The sheer strength of domestic demand meant that for buy and hold European accounts, China would still seem like a safe bet on a total return basis despite the fact that its spread is trading out of kilter with its A3/BBB credit rating. Only a month ago, the 2008 bond was trading at about 170bp over Treasuries and its spread contraction now down to a 120bp level shows little sign of slowing.

This marks a sharp contrast to the recent past, when tightly held China paper has shown slow but steady appreciation. "The only US investors that ever show much interest in China are insurance funds that put the paper in their investment rather than their trading portfolios," says one banker. "It's never really regarded as a trading punt and particularly now that it's trading so far inside US single-A comps. But some funds see the strong domestic bid as a good backstop against spread slippage in the event of a market downturn."

The reluctance of US investors to commit to tight pricing when a single-A comp such as AT&T is quoted up to 100bp wider was one of the main reasons why the focus was switched to the eurodollar market about a month ago. A second was politics and the souring of relations between the two nations following the spy plane incident.

A second notable departure highlighted by bankers concerns a shift in the type of investors that bought into the transaction. Where previously a China deal might expect to see 70% of paper allocated to the banking market, it was more like 40% for the dollar tranche, with a further 18% placed with asset managers and 20% to supranationals and government accounts. The euro tranche, however, had a more traditional pattern of distribution, with about 55% to banks, 40% to asset managers and 5% retail.

As Goldman Sachs' Asian vice chairman Carlos Cordeiro puts it, "Yesterday afternoon in advance of the new deal pricing, I looked back at the distribution figures for the last China deal in 1998 which we led. Comparing the two, it shows that there has been a big shift from banks to asset managers. It also underscored China's growing appeal to Europe, which only accounted for about 15% of 1998's global offering and amounted to just over 30% of this transaction."

New investors to the China credit were said to account for about 35% of both books, with few orders placed as switches. "This deal was very heavily skewed towards cash," reports Morgan Stanley's London syndicate head Rob Rooney. "There were no sellers of the 2008 and just a few third party switches. This probably amounted to less than 20% in total."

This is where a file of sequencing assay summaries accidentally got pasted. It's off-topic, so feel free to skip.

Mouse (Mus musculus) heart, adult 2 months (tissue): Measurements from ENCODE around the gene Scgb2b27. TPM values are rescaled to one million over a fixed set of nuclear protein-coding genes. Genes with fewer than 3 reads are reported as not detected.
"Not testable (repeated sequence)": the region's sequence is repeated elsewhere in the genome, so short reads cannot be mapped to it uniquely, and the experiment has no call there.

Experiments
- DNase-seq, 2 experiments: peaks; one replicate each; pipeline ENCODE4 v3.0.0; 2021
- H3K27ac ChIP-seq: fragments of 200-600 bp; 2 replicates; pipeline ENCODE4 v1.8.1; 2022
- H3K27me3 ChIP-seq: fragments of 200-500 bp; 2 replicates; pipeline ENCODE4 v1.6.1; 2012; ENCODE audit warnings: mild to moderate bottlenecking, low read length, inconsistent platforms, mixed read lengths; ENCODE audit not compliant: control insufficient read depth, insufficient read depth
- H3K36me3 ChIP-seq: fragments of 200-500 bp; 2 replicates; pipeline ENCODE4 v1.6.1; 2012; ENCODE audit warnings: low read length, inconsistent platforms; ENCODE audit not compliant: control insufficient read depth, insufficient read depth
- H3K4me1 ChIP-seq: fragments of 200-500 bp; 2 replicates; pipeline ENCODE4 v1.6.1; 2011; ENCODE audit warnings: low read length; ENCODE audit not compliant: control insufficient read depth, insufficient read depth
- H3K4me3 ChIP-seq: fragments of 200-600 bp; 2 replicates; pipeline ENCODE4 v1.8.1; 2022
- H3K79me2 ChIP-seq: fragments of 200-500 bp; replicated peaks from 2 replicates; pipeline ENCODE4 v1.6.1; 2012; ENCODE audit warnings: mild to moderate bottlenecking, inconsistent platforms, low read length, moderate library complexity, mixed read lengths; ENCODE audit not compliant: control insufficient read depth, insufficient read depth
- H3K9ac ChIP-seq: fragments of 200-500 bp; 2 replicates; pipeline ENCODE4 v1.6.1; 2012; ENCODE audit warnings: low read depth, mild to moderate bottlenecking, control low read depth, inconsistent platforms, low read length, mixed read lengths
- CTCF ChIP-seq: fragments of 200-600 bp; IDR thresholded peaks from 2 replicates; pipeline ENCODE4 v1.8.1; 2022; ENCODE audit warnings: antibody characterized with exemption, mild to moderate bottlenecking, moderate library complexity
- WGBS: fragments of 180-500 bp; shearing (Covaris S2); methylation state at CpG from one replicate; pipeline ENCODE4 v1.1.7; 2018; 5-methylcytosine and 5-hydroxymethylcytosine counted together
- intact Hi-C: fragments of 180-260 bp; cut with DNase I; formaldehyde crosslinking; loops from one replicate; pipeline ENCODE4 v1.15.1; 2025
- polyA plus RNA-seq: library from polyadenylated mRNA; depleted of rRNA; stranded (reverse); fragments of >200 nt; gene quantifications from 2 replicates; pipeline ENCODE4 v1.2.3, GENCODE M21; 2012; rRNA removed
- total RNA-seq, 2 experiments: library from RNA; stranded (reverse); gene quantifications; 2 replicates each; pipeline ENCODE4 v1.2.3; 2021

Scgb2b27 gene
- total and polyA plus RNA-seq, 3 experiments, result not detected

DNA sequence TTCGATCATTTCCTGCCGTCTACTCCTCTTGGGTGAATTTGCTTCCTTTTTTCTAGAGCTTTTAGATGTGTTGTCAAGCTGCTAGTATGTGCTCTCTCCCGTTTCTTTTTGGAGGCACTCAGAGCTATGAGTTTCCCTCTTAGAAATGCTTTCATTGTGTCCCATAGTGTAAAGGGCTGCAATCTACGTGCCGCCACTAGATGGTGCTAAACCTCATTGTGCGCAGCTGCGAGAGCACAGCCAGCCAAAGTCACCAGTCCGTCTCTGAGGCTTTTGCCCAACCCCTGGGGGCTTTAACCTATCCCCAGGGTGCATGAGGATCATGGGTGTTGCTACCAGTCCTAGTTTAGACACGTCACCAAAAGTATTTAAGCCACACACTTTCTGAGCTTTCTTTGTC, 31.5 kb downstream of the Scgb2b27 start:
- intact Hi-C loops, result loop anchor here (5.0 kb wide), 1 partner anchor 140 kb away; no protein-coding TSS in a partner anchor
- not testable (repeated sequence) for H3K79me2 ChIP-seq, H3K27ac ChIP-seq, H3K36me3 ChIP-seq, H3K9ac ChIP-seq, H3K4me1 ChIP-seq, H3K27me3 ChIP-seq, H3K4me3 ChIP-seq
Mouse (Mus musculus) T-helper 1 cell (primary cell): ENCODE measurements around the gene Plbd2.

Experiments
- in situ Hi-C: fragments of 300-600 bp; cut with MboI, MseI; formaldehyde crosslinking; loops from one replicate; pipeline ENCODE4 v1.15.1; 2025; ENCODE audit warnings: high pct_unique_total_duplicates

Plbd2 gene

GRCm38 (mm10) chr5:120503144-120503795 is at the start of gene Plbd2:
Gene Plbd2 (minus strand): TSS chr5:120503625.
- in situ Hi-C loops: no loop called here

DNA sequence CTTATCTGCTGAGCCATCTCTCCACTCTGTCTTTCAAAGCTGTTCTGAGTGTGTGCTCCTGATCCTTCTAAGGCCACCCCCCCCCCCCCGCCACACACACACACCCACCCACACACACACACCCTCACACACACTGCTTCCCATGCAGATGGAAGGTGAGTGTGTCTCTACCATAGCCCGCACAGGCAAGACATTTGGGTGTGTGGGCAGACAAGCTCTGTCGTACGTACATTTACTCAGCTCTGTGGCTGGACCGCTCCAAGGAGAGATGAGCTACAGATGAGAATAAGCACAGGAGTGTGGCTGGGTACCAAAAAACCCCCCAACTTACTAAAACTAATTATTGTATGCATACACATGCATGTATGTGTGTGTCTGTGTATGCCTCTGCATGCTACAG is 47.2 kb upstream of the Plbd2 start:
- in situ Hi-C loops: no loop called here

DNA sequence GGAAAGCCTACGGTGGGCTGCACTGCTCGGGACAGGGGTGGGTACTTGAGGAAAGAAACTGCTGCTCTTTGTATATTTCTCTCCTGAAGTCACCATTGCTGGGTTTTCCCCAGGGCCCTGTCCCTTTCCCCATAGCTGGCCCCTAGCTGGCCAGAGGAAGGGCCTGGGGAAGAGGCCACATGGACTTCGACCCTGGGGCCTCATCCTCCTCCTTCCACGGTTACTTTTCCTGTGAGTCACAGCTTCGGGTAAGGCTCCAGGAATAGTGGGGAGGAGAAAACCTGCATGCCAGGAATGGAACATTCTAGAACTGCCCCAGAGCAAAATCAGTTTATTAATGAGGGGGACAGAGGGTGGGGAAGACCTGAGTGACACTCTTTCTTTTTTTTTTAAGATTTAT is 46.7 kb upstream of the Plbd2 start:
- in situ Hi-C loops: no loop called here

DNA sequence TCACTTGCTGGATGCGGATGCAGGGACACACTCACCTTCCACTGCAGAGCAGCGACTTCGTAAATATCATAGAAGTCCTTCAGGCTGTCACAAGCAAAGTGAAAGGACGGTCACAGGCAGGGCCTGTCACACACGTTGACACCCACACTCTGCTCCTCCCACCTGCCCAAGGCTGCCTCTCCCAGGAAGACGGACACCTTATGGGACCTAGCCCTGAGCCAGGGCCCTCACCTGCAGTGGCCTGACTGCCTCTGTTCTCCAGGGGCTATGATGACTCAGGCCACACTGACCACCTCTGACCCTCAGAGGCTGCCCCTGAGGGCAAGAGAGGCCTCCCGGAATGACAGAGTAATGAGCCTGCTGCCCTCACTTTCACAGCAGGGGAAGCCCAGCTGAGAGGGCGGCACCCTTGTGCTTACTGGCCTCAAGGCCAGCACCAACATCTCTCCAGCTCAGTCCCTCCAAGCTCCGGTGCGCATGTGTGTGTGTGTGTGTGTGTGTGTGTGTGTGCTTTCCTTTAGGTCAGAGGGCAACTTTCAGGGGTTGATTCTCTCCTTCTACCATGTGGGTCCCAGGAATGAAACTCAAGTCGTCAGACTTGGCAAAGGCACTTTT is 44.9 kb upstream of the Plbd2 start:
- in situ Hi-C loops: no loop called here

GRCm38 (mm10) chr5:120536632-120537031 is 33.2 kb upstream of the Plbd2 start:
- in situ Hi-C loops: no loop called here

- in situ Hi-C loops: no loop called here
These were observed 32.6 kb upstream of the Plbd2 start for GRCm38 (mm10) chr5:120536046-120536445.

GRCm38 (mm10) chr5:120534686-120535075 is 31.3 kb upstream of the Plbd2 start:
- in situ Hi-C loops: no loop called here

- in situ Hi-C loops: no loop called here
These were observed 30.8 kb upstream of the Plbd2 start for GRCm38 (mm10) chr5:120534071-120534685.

The China deal also benefited from fortuitous timing, the fundamental appeal of its credit story and the fact that there has been little sovereign issuance from the single-A sector. "The issuer selected the right timing to successfully capitalize on the positive market momentum following the Fed rate cut and the light new issuance calendar," says JPMorgan managing director Bob Fernandez.

Where the credit is concerned, there is a consensus among analysts that China remains fairly insulated from a global slowdown. For Asian investors this has long been a given and the Hong Kong presentation prompted just one question from Goldman's head of fixed income research. In Europe, where the country's growth story is less widely known, bankers report a slew of questions concerning ratings upgrade potential and GDP growth.

"Investors in Paris or Frankfurt know that China is big and strong, but they don't necessarily know why," Goldman's Cordeiro concludes.

Currently rated A3/BBB, few observers expect any immediate move from the agencies, particularly Standard & Poor's, which some bankers feel has unfairly held the credit down because of a particularly strong political mindset.

In terms of growth, the Asian Development Bank recently predicted that the country should be able to maintain annual GDP growth of 7.3% this year and 7.5% next, propelled by increasing domestic consumption.

Alongside six lead managers, there were a further seven co-managers on the dollar deal and five on the euro. The dollar deal numbered: Bank of China, CSFB, Daiwa, HSBC, Merrill Lynch, Nomura and Salomon Smith Barney. On the euro there were: ABN AMRO, Casenove, Mizhou, WestLB and UBS Warburg.